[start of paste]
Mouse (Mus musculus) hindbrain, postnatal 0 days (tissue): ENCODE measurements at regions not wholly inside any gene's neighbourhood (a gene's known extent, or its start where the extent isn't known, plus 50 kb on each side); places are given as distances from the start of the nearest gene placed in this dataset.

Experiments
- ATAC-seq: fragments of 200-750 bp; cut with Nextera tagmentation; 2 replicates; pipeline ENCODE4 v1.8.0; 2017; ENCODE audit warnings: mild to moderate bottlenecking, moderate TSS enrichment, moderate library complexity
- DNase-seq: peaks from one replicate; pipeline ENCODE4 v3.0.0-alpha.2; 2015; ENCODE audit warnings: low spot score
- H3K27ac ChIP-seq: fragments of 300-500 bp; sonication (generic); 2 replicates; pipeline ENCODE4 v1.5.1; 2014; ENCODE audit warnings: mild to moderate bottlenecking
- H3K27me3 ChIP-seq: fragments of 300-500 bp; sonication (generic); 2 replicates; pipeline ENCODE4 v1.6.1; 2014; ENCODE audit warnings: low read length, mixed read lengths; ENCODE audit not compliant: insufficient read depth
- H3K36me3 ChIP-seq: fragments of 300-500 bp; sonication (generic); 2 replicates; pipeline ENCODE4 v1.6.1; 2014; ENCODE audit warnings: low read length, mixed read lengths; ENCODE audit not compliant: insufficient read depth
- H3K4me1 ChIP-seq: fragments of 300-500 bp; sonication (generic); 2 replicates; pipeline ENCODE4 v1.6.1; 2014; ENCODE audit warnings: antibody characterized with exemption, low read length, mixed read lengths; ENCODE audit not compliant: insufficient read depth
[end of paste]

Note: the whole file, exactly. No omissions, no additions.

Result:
Mouse (Mus musculus) hindbrain, postnatal 0 days (tissue): ENCODE measurements at regions not wholly inside any gene's neighbourhood (a gene's known extent, or its start where the extent isn't known, plus 50 kb on each side); places are given as distances from the start of the nearest gene placed in this dataset.

Experiments
- ATAC-seq: fragments of 200-750 bp; cut with Nextera tagmentation; 2 replicates; pipeline ENCODE4 v1.8.0; 2017; ENCODE audit warnings: mild to moderate bottlenecking, moderate TSS enrichment, moderate library complexity
- DNase-seq: peaks from one replicate; pipeline ENCODE4 v3.0.0-alpha.2; 2015; ENCODE audit warnings: low spot score
- H3K27ac ChIP-seq: fragments of 300-500 bp; sonication (generic); 2 replicates; pipeline ENCODE4 v1.5.1; 2014; ENCODE audit warnings: mild to moderate bottlenecking
- H3K27me3 ChIP-seq: fragments of 300-500 bp; sonication (generic); 2 replicates; pipeline ENCODE4 v1.6.1; 2014; ENCODE audit warnings: low read length, mixed read lengths; ENCODE audit not compliant: insufficient read depth
- H3K36me3 ChIP-seq: fragments of 300-500 bp; sonication (generic); 2 replicates; pipeline ENCODE4 v1.6.1; 2014; ENCODE audit warnings: low read length, mixed read lengths; ENCODE audit not compliant: insufficient read depth
- H3K4me1 ChIP-seq: fragments of 300-500 bp; sonication (generic); 2 replicates; pipeline ENCODE4 v1.6.1; 2014; ENCODE audit warnings: antibody characterized with exemption, low read length, mixed read lengths; ENCODE audit not compliant: insufficient read depth